Feds Say N. A. Schools Failing


By: Tom Duggan – October, 2005

Last month the North Andover School Committee approved measures to evaluate academic expectations and goals for students in the North Andover School System.

School Committee member Charles Ormsby made a motions, which was unanimously approved. The motion was to intended to support the school committee initiatives adopted last year. Part of this motion specifically seeks information from the superintendent regarding efforts to achieve those goals. Other aspects of the motion make clear the school committee’s position supporting a rigorous academic experience for all North Andover Students. (See Ormsby’s motion in box at right)

Included in this motion, the Superintendent has been directed to report his progress back to the School Committee at the next regular meeting. Dr. Ormsby should be commended for putting forth this important motion and the rest of the school committee should be commended for unanimously approving it.

I’m hopeful that the Superintendent will produce plans to measure goals for the children of North Andover. I’m also concerned about the need to implement these goals. The goals are for academic standards such as an in-crease in MCAS results and increased Advanced Placement students.

I was concerned last week when I opened up my 4th graders MCAS math results and saw that the percentage of “needs improvement” (39%) and “warning/failing” (19%) at the Thomson School totaled more than the “proficient” (29%) and “advanced” (14%). I immediately called parents from other schools in the district to see how other elementary schools did. “Not much better” was the answer I received and was given their numbers to further review. No parent I spoke with was happy with their numbers.

While other districts had schools on the federal watch list because of their MCAS results, the entire North Andover school district was placed on the “watch list”. When I began looking at the numbers I was quite startled when I compared 4th grade math for 2004 to 2005. Specifically, reviewing the “pro-ficient” and “needs” improvement” categories. At both Kittredge and Atkinson the “needs improve-ment” category was nearly 50%, much higher than “proficient” and much higher than in 2004.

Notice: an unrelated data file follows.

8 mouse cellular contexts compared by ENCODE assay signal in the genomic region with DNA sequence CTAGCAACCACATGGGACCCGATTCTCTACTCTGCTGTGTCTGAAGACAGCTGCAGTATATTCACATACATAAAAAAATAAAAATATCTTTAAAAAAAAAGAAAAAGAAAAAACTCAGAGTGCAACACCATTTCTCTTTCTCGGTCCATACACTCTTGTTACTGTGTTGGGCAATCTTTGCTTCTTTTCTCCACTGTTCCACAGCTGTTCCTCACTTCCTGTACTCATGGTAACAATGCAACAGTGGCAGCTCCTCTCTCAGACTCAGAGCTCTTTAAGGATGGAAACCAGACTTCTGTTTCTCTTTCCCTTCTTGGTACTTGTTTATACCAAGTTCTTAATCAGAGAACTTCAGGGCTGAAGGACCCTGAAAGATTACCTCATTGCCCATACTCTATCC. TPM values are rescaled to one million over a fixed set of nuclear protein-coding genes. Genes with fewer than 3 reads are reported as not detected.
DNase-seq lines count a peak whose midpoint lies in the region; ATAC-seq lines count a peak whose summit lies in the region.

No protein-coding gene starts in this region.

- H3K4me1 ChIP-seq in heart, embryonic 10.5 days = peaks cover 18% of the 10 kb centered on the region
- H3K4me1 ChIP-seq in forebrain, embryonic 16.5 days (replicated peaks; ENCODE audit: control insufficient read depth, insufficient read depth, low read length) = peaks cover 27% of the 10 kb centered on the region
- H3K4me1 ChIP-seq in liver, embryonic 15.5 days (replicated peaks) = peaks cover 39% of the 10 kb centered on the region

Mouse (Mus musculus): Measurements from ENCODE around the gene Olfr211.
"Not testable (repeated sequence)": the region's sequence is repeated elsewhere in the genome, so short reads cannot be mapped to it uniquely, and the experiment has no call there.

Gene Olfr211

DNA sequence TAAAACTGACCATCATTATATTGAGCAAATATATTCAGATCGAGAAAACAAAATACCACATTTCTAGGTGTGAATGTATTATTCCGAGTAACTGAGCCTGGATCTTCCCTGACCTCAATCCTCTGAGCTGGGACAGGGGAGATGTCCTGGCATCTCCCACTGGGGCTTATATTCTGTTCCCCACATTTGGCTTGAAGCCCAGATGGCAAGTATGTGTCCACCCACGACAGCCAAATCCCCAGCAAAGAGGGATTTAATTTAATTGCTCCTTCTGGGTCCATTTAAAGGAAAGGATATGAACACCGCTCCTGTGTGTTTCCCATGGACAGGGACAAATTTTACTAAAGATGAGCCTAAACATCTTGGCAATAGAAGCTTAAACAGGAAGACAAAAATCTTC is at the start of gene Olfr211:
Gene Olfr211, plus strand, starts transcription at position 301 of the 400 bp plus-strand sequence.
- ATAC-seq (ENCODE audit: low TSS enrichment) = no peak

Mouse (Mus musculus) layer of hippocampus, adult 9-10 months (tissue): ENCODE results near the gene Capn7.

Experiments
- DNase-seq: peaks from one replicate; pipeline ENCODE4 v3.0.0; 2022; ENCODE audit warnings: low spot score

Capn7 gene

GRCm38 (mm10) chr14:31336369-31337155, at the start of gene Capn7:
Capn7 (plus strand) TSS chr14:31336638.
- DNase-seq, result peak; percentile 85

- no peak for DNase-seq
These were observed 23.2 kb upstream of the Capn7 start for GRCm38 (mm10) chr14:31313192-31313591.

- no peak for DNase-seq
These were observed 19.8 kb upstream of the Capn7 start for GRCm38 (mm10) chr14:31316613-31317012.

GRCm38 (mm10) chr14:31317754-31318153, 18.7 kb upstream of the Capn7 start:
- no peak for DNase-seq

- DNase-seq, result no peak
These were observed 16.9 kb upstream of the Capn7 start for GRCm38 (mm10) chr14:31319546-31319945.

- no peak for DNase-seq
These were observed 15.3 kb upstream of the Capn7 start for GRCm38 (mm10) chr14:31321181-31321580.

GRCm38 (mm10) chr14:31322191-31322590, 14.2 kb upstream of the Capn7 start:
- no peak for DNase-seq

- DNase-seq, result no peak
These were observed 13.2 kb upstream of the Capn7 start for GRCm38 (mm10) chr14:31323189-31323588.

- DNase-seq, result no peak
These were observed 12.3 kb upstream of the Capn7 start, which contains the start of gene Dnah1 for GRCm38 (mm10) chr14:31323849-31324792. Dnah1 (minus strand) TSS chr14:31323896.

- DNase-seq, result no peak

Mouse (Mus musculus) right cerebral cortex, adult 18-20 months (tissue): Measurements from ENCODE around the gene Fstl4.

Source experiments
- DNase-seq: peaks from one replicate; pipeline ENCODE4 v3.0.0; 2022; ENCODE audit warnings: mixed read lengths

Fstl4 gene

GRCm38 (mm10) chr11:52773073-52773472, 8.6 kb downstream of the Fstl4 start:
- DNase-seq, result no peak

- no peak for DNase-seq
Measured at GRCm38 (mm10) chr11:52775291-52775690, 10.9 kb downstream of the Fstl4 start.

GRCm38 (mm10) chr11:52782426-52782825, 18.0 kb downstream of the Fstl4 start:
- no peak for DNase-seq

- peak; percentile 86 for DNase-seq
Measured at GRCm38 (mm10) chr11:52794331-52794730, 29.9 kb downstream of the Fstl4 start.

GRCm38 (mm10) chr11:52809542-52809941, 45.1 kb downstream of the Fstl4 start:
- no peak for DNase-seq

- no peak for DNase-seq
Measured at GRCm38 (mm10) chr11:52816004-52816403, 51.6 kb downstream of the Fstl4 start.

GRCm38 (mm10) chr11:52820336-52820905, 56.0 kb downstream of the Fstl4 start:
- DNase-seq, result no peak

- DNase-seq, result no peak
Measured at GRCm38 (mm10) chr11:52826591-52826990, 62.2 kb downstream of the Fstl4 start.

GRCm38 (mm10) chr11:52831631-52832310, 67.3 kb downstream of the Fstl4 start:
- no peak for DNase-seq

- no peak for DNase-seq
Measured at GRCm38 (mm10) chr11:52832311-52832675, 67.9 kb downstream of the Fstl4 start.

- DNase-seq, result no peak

Now I look to the Superintendent to implement the goals for student academic achievement. With the new math curriculum and implementation of the Houghton Mifflin program, I am optimistic that the numbers will eventually improve. Because the entire district is now on the watch list, this is an opportunity for the superintendent to turn the results around and achieve our goals. Not only will the federal government be watching, but I, as well as many parents will be watching too.

Dr. Ormsby’s Expectation Initiatives

A) That the Superintendent translate the School Committee’s district-wide academic goals into traceable goals for various levels in the organization with a particular emphasis upon top level administrators. The Superintendent should report to the School Committee on these goals and how their achievement will lead to successful accomplishment of the district-wide goals;

B) That the Superintendent establish a plan to ensure that grades and honor roll lists reflect substantially elevated academic expectations and that, for all courses, parents and students have information that explicitly informs them of a student’s achievement level compared to that student’s peers;

C) That the Superintendent remove any communications in the district’s guidance to students or parents indicating that lower levels of effort on homework or otherwise is accepted of any students regardless of academic standing. While the School Committee recognizes that there will be exceptions, it is our policy to set an expectation of rigorous efforts for all students and that this expectation should be consistently communicated to all students and parents in our policy manuals and any other student/parent communication;

D) That the Superintendent develop guidance to staff that encourages homework assignments focusing on academic content while minimizing assignments that are high in effort but low in subject matter content and that these guidelines should also be provided to parents;

E) That the Superintendent establish clear, concise and measurable guidelines for achievement in core academic subjects by grade level that are suitable for distribution to students, parents and the larger community. Both nominal expectations (which should be high) and minimum requirements should be included for each subject and grade;

F) That the Superintendent review our policies and procedures regarding class assignments to see if more grouping on a homogeneous basis by student achievement levels can ease teacher burdens and improve instructional efficiency in the classroom; and

G) That at our next meeting, the Superintendent advise the School Committee of an appropriate timetable to report to us the information requested by Subsections A, B, D, E and F of this motion.